You get to Utö with a ferry from Pärnäs/Pärnäinen and the journey takes a little under five hours. Our group, consisting of almost twenty persons, met at the ferry on Friday evening. We arrived at 22:40 in the evening at Utö Havshotell, an old military barrack converted to a hotel of a good standard. A totally different accomodation than on my usual outings.

After a good nights sleep, the morning looked quite promising, despite the rather depressing weather forecast. A quick glimpse outside the hotel before the breakfast buffet showed the following view.

The morning colors were perfectly acceptable.

The Utö lighthouse...

... and a previous version?

While the military no longer have an active presence on the island, it is an important base for the coastal pilots and the coast guard, hence the radar surveillance.

I was not the only one out photographing.

Some morning pictures.

After some time the sun disappeared behind the clouds, changing the light.

A poor gull had lost its feathers (and life).

The small chapel on the island.

The lighthouse again.

We even got to see the inside of the lighthouse. It has a small ballroom and even a small chapel, available for weddings.

Occasional ice patches.

After lunch the weather changed and it started to snow a little. When we arrived there was no snow on the island, but now the ground got a thin cover of snow.

The small village. There is probably a between ten and twenty permanent residents, with a lot more people living there in the summer.

Port lateral mark.

The waters around Utö have always been dangerous for mariners, and there are lots of ship wrecks there. This is a memorial for SS Park Victory, which sank during a storm in 1947.

Changing light.

Another view.

Nature first.

Another house.

The harbor.

This is how the coastal pilots get out to the ships they are to assist. In all possible weather conditions.

The sun set behind the clouds at 16:20. It had been an interesting day with quite varying weather. The morning temperature was a little below freezing and there was no wind. Later the temperature rose a little and there was some wind. It was also snowing for a short while.

The following morning was cloudy and windy, with a less inspiring light, but there was still something to photograph.

Exposed and windy.

A Mute Swan enjoying the wind. Or not.

Our transport home, M/S Eivor, formerly Baldur from Iceland. There was plenty of time to go through the pictures and write this on the way home.

Since this was my first visit to Utö, there are a bunch of ordinary tourist pictures, but hopefully a few pictures still rise above that category.

I used my newish lightweight photo gear and did not feel restricted by it, but a longer tele would possibly have enabled some bird shots. The others all had very serious camera gear, but I have made my choice and strive to make the most of it. This time I did have my old heavy Manfrotto 055C tripod with me, since I thought a lighter tripod would not have been able to handle the wind. On the Sunday morning in the hard wind I also think a heavier camera would been more stable in the wind. The Olympus E-P2 with the 40-150 lens felt like the wind caused some high frequency vibration on it when mounted on the tripod.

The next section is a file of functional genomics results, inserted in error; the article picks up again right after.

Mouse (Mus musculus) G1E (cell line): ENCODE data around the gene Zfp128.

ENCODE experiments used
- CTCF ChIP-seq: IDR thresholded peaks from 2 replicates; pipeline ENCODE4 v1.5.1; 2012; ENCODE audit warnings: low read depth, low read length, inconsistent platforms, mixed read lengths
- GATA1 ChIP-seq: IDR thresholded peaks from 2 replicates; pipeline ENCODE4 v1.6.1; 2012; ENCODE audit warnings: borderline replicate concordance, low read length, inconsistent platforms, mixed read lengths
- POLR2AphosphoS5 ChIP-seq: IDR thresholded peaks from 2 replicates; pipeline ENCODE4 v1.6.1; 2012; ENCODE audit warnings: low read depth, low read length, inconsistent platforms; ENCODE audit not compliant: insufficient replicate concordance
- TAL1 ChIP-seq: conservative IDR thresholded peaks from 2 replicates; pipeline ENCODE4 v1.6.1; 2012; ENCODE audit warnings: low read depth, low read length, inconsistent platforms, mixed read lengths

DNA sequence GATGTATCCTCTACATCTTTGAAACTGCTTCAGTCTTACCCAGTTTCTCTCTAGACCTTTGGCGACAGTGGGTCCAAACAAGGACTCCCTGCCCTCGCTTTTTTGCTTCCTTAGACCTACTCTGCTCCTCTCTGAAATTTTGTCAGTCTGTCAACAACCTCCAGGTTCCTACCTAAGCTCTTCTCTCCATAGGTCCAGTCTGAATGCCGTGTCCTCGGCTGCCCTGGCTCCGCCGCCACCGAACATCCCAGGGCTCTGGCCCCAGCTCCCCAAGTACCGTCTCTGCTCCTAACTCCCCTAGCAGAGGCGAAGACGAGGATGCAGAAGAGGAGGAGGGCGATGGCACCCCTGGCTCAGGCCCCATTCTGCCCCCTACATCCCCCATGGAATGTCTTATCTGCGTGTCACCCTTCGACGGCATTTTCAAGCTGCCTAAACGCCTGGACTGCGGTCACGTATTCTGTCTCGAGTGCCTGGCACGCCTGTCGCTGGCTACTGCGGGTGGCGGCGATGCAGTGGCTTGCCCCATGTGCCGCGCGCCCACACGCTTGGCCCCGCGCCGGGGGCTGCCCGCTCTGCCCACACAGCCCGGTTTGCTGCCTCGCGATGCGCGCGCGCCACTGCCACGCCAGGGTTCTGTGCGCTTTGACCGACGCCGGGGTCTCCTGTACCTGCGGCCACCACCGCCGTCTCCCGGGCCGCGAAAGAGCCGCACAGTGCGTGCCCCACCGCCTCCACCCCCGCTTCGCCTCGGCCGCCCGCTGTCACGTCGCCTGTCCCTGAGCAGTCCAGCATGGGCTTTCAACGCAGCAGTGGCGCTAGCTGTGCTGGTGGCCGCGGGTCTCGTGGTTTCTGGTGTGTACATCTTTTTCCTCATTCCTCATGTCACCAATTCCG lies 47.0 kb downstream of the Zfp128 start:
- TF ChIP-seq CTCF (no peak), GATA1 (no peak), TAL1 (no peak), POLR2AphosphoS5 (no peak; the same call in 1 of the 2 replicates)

Sunday, December 25, 2011


I'm an available light photographer foremost. The newer digital cameras allow you to take photographs in many situations, also indoors, without a flash if you have fast (=big aperture) optics. Still, I bought a small flash for my Olympus E-P2 as an early Christmas gift for myself. The Olympus FL-300R is a small flash made for the new PEN cameras. The built-in wireless functionality does not work with my E-P2 camera, though, but I ordered a cheap long TTL cable to test some fill flash for my bike photography. The TTL cable, which haven't arrived yet, is needed to get it away from the optical axis, in order to avoid the hard and ugly flash light which plagues most of the flash pictures you see.

The first test for indoor photography went fine. The flash is (just) strong enough to be bounced via the ceiling to give a more natural looking light. Combining it with e.g. the Panasonic 20/1.7 lens and a suitable long exposure times enables getting a good balance between the indirect flash light and the ambient lights.

I also brought the flash with me on an overnighter with the bike to test out some slow-sync flash pictures. In these situations the flash should be set to fire when the second curtain of the shutter closes, to get the light trails to end with the flash instead of to begin with it.

One test showed a funny side effect of the helmet light on half power. Since this particular Led light is dimmed by PWM (the light is pulsed) the light trail looks funny. It shows that the light is not on all the time.

Another funny effect was when the fairly strong lights burned out the foreground before the bike arrive at the place where the flash fired, causing the wheels to partially disappear from the picture.

Finally, the following picture shows what happens when the flash synhronizes on the first curtain instead of the second. The effect is not particularly visible on this picture, but one can still see the the bike and ride have moved slightly after the flash fired. In this case the effect actually brought a little more movement to the picture, but usually second curtain synchronization works better for this purpose.

The last picture is closest to what I envisioned using a fill flash for. There are lots of situations in the forest where it is too dark to get a fast enough shutter time to freeze the action. By using a shutter time e.g. between 1/15 s and 1/50 s the surroundings would be correctly exposed and a flash fired towards the bike rider would render a sharp image of the rider as well. The possible unsharpness of the rider that comes from the long exposure time is much weaker and only contributes to the feeling of movement. More experiments ahead...